Whilst we think of the home as a sanctuary, in Africa, around 80% of malaria bites occur indoors at night. Preventing mosquitoes from getting indoors is a simple way of protecting people from this often lethal disease.
In 2019, the World Health Organisation estimated that malaria killed 386,000 people in sub-Saharan Africa, mainly children. Meanwhile, there is growing evidence that house design can decrease the force of malaria infection.
As most mosquitoes fly low to the ground, a team of researchers led by Professor Steve Lindsay wondered whether if, by raising a house, malaria mosquitoes would struggle to find the occupants.
Mozzies decrease as heights increase
Using four experimental houses, the researchers found that the number of female malaria mosquitoes collected in the huts declined with increasing height, decreasing progressively as the hut’s floor moved further from the ground.
Huts with floors 3 metres above the ground had 84 % fewer mosquitoes than those on the ground. Interestingly, if this reduction correlates to a similar reduction in malaria transmission, it would be comparable to that of an insecticide-treated net that can reduce malaria transmission by 40-90 %.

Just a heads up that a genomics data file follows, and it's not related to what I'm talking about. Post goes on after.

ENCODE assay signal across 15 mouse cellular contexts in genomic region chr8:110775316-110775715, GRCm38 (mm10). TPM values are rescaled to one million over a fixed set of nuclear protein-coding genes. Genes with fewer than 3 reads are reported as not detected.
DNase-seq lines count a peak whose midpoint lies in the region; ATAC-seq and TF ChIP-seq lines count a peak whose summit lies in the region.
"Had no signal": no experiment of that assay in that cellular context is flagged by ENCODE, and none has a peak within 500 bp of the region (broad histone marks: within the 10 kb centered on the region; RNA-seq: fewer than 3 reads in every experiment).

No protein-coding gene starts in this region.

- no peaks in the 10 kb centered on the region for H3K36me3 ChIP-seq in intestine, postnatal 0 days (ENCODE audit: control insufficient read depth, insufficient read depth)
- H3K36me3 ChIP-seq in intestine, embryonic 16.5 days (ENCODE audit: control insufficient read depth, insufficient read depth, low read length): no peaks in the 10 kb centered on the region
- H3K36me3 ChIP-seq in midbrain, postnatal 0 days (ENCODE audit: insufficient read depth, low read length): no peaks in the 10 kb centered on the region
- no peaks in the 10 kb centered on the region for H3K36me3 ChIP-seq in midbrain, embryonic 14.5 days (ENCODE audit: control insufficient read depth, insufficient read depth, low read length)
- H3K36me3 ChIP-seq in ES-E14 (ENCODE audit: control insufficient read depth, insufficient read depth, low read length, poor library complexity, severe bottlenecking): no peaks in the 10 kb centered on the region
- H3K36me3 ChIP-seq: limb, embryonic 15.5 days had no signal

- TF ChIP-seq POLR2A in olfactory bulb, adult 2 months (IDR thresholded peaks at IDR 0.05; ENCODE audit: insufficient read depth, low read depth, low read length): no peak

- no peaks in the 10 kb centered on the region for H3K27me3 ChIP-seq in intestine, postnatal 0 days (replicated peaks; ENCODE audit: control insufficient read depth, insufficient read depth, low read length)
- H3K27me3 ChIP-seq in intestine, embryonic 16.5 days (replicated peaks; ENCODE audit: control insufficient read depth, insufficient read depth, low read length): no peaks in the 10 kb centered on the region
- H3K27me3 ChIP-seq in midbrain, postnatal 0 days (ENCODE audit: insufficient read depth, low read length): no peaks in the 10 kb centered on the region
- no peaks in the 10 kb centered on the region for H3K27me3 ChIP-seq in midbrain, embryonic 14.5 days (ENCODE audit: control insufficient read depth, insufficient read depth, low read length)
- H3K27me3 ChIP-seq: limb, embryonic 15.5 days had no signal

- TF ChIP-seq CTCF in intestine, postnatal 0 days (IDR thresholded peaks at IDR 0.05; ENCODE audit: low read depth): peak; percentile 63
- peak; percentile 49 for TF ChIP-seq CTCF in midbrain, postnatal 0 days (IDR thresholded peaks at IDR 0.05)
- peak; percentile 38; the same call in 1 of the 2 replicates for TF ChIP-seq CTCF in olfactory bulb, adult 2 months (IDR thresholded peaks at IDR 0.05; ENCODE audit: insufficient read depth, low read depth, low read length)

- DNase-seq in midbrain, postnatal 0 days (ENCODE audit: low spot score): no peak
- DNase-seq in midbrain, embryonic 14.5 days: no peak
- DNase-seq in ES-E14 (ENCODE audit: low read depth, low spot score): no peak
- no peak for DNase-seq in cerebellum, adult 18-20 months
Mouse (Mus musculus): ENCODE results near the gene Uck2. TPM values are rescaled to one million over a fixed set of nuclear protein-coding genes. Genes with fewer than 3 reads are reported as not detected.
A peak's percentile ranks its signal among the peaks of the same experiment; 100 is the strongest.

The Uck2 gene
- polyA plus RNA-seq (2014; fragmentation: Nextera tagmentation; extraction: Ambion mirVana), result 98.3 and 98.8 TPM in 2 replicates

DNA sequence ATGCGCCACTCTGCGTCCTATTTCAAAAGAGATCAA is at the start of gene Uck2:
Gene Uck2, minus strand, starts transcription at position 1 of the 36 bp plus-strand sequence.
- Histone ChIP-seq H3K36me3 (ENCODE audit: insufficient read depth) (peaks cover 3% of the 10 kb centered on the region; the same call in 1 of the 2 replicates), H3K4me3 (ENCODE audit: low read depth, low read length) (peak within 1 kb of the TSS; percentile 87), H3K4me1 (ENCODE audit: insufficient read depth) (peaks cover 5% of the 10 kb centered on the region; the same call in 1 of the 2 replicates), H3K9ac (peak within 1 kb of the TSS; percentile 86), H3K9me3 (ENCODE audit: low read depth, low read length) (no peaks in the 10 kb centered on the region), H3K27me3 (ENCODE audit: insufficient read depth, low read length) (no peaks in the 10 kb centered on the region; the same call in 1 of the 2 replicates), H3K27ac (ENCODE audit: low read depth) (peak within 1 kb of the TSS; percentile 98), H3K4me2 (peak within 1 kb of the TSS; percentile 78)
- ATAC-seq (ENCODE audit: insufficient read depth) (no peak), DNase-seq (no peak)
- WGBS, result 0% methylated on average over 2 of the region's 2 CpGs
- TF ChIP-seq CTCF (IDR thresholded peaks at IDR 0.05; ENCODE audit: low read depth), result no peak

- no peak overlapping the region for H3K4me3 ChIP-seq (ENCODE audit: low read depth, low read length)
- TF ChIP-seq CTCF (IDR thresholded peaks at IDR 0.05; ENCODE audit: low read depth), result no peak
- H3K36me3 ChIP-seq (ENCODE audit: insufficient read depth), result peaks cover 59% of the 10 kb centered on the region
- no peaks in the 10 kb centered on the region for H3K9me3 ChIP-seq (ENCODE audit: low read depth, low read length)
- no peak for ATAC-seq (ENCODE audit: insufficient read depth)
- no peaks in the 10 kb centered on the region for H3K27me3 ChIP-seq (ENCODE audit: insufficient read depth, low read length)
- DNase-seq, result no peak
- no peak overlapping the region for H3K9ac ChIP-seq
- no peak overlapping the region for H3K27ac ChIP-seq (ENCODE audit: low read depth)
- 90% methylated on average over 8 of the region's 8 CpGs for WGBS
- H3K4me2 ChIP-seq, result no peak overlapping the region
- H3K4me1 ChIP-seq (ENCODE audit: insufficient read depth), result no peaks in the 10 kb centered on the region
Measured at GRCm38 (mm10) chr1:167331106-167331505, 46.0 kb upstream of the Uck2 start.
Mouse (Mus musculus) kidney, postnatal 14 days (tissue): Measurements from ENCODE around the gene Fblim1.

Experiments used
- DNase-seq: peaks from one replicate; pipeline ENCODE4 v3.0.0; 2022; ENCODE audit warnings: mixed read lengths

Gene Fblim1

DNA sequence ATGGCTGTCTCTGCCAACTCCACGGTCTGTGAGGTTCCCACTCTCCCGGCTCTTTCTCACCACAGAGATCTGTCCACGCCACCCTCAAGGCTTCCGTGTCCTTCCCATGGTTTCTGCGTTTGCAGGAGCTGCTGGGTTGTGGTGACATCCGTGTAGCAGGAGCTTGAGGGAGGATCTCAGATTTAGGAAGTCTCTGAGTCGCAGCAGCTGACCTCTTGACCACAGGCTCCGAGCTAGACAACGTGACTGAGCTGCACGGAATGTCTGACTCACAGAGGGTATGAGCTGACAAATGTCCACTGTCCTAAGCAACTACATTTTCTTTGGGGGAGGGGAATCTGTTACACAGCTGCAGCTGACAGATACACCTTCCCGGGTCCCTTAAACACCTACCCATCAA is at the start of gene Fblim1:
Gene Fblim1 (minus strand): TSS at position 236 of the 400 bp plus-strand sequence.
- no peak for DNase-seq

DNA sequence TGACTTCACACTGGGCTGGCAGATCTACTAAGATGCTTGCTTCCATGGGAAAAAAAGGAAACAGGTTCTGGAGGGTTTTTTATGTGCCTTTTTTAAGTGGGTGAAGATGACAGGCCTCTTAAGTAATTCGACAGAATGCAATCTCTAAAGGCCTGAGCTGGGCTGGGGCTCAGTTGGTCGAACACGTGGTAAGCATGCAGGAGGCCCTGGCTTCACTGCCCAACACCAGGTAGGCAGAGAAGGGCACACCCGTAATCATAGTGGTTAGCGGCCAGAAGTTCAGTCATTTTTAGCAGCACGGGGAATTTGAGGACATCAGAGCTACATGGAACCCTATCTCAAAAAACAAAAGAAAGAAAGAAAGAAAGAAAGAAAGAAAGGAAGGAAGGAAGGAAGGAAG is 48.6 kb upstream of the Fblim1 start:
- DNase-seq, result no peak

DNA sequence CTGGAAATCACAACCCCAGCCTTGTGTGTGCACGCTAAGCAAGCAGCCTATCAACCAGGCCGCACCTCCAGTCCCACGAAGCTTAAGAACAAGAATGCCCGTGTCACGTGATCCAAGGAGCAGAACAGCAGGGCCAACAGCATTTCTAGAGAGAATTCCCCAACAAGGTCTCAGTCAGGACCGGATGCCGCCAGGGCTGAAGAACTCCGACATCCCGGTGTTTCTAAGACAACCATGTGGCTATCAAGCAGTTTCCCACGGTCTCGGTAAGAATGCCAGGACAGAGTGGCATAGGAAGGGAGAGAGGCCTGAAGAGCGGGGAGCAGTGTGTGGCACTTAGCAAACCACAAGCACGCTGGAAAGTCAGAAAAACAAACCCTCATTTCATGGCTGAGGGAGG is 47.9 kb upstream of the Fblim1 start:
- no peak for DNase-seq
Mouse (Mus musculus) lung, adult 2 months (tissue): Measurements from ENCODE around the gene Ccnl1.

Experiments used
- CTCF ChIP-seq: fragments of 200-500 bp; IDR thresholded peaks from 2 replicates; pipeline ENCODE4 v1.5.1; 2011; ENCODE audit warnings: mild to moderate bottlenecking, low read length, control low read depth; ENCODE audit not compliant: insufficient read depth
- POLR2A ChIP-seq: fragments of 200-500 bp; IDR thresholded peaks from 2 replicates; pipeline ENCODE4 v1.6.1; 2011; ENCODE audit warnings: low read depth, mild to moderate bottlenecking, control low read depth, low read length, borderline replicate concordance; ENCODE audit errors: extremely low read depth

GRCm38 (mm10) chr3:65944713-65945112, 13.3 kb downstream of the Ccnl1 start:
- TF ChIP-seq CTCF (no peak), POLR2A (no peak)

Working with a team of architects and builders from the Royal Danish Academy – Architecture, Design and Conservation, the team constructed four experimental houses in The Gambia, each of which could be raised or lowered.The height of each house was changed weekly and, after analysing the results, they found that increasing the height of a hut progressively reduced the number of mosquitoes entering the hut.The reasons for this are twofold: First, malaria mosquitoes have evolved to find humans on the ground. Second, at higher heights, the carbon dioxide odour plumes coming out of the huts are rapidly dispersed by the wind, so mosquitoes find it more difficult to find a person to bite.
Building for the future
These findings have real-world implications for the growing population of sub-Saharan Africa whose population will more than double between 2019 and 2050, and the region will become the world’s most populated by 2062.Coincident with the increasing growth rate, there has been an unprecedented improvement in the housing stock in sub-Saharan Africa. With an additional 1.05 billion people by 2050, there has never been a better time to make houses healthier for people.
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This work was done in collaboration with the Medical Research Council’s Unit The Gambia at the London School of Hygiene and Tropical Medicine, the Royal Danish Academy – Architecture, Design and Conservation, Denmark and the London School of Hygiene and Tropical Medicine.